In July, people from all over the world will eagerly tune into the 2021 Tokyo Summer Olympics. Coronavirus or not, the Olympics is a long-standing tradition that the world’s best athletes look forward to competing in every two years, and the show must go on! Among the most popular events, gymnastics draws a loyal following of millions, worldwide. Young boys and girls from gyms around the globe cheer for Olympic celebrities competing for the coveted gold medals.
Nicole Brisco is an innovative and passionate educator, a devoted and creative mother and an award-winning artist! Each role is strongly connected, balancing and fortifying the other, to earn her the incredible success she has found in all three. … Brisco loves her role as an artist and believes it makes her a better educator. She has always been artistic, and at an early age, she remembers sitting at her mother’s feet drawing and coloring at the end of the school day.
Life is full of challenges. We can see some of them coming and therefore steady ourselves as we prepare for the impact. However, some of them show up out of nowhere, surprising us with no rhyme or reason, offering us a choice. On some level, we may actually seek challenges. We want to learn and grow, and it seems life’s most effective tool for growth appears in the form of our experiences. But with these, what do we co-create with that reality? What awareness do we develop because of it? What glimpse of our highest self does this give us?
Pleasant Grove alumni, Anish Sheth, graduated from The University of Texas at 19 with a degree in Government and graduated from Southern Methodist University, Dedman School of Law in 2001. He practiced law in both Washington D.C. and New York for international law firms. Anish also worked in international finance at the Hong-Kong and Shanghai Banking Corporation in Hong Kong. He founded and later sold World Peas Brand of plant-based snacks.
Politics runs downstream from culture. This oft-repeated principle seems to perfectly summarize our modern environment. In our information-rich, yet insight-deprived, landscape, the tempo of our political conversion seems to derive its rhythm more from Twitter than the hallowed halls of Congress. Our current leadership feels more like the carefully constructed caricatures of the professional wrestling federation than the thoughtful and respected voices of seasoned diplomats.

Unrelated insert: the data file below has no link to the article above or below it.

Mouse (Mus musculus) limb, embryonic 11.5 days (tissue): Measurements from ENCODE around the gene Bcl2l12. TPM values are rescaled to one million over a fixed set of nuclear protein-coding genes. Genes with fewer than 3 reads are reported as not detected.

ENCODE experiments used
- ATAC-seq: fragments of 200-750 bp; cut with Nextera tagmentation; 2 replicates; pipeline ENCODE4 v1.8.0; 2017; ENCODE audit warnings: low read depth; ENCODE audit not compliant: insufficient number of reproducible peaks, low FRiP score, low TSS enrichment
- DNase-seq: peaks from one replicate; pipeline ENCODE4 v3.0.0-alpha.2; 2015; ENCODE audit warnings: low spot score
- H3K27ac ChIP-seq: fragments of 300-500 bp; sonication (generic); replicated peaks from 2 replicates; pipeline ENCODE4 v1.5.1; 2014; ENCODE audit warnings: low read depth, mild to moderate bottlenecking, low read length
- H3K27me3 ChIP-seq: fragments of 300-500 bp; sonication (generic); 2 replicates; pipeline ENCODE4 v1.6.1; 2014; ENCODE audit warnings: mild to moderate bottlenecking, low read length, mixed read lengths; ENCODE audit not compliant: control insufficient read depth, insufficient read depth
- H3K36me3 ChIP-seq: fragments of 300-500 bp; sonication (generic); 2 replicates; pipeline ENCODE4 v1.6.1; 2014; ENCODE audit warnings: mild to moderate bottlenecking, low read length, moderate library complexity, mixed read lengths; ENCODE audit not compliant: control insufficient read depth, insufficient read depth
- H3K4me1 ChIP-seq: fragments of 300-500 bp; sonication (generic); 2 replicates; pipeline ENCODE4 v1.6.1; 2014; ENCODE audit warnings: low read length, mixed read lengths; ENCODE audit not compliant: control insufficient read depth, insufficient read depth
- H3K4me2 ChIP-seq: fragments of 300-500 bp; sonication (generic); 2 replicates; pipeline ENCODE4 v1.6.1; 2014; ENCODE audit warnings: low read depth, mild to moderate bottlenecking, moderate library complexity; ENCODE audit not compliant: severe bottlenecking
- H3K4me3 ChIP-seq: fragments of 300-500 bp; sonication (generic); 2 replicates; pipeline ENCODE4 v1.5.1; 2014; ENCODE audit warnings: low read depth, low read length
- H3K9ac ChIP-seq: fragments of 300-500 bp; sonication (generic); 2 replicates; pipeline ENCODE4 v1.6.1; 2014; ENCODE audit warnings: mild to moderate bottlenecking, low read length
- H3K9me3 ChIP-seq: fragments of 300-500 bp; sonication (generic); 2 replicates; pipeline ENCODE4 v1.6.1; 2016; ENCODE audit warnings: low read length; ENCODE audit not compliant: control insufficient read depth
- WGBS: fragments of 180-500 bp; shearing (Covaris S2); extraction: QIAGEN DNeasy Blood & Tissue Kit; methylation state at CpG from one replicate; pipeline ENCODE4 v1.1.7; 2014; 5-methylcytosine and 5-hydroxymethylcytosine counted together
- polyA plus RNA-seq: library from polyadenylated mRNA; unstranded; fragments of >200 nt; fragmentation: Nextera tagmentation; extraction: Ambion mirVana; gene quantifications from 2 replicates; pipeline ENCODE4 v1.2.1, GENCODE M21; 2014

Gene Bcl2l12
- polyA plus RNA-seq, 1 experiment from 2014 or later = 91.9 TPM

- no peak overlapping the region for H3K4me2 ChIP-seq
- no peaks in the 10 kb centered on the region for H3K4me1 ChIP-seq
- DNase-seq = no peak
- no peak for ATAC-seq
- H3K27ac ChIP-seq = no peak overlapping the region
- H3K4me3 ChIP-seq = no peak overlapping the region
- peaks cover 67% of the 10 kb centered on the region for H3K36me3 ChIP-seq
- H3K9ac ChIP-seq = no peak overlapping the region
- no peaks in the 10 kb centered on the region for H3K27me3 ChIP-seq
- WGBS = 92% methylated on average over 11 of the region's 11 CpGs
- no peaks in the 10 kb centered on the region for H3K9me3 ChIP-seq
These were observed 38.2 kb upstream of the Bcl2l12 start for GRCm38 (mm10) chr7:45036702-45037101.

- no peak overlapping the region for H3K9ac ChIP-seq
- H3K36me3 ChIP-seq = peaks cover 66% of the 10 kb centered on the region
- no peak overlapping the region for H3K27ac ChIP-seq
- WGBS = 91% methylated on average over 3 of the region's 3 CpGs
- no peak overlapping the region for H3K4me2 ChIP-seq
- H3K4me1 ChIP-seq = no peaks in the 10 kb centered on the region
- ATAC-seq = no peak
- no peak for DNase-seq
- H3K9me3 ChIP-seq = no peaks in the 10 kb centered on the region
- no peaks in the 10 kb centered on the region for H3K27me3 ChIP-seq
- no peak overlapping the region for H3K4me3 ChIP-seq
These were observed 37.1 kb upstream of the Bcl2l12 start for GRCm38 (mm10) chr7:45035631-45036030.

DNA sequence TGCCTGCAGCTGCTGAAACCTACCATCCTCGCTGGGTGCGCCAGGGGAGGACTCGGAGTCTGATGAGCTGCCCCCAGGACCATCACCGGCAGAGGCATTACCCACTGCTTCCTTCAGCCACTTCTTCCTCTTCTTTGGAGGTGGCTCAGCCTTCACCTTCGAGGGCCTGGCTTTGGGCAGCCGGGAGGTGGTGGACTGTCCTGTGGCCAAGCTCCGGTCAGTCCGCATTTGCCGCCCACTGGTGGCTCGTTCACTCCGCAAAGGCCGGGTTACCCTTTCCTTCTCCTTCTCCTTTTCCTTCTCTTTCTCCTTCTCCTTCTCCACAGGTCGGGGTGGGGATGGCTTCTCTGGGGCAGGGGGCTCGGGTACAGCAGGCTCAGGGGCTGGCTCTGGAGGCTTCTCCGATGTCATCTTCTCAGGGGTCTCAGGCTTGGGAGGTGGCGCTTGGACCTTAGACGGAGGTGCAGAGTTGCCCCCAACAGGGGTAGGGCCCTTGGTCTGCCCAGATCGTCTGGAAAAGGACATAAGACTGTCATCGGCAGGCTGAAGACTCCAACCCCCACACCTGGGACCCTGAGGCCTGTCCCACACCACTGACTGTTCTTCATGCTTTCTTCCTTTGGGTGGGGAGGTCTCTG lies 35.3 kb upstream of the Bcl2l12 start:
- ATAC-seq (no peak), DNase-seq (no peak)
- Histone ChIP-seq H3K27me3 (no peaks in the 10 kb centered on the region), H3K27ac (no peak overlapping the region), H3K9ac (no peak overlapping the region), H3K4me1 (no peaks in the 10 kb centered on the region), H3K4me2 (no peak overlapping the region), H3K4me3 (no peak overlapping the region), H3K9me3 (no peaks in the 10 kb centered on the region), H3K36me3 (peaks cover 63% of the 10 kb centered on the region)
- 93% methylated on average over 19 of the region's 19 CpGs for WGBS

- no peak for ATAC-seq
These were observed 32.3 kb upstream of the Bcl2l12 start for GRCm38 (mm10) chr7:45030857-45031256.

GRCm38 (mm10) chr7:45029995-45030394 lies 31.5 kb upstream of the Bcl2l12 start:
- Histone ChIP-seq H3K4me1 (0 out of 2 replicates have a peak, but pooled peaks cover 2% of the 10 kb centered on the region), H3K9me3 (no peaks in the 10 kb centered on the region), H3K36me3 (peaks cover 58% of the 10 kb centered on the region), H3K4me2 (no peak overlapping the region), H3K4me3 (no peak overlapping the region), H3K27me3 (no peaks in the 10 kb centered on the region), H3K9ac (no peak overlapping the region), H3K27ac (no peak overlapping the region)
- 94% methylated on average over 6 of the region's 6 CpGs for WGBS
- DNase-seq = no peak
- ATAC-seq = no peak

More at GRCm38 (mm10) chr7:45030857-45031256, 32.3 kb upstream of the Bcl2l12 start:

Tattoos are a form of self-expression that have been around for thousands of years. The number of people in your immediate circle who have at least one might surprise you, and more often than not, there is a story to go along with it. … Tattoos are a form of body modification whereby ink is injected into the dermis layer of the skin which changes the color of the pigment and creates beautiful body art that remains forever. First introduced to the Western world in the 18th century, this form of body expression has grown in popularity ever since.
This month we will celebrate George’s ninth birthday at our home. If you have ever met George, you cannot forget him. We lovingly refer to him as our Golden Retriever because he radiates happiness. He has an exuberant and bold personality. We just wrapped up basketball season and John Henry and I have been in his cheering section while Fred has been coaching the team. Short stature and broad shoulders are about all we can gift our children genetically, so George looks more like a linebacker than a basketball player. Although he may not score many points, George puts up a mean defense.
A tour of Bryan Callaway’s recently remodeled home is truly a reflection of his personal style. It is filled with pieces that are new and old. Some have been collected over the years, some given to him by past clients, and others were purchased through his business, Merchant House Interiors. Even with its modern nod, there is a welcoming warmth to the space and the feeling of a story ready to unfold. … The structure Callaway remodeled is not a typical house; his best guess is that it was actually built in the 1940s or 50s as a duplex with a communal kitchen and central staircase.
Hang on to your Hat … No one will be writing a sonnet about my Easter bonnet. As a little girl I always felt my Easter outfit was incomplete without a hat, and every year I begged my mother to buy me one. Though she was a tough sell, she usually gave in to my badgering. Hat in hand, I would happily anticipate Easter Sunday. Only on Easter Sunday would I remember the idea of wearing a hat, and the actual wearing of said hat are two completely different things. I kept trying, though, and even took a few stabs at wearing an Easter hat as an adult.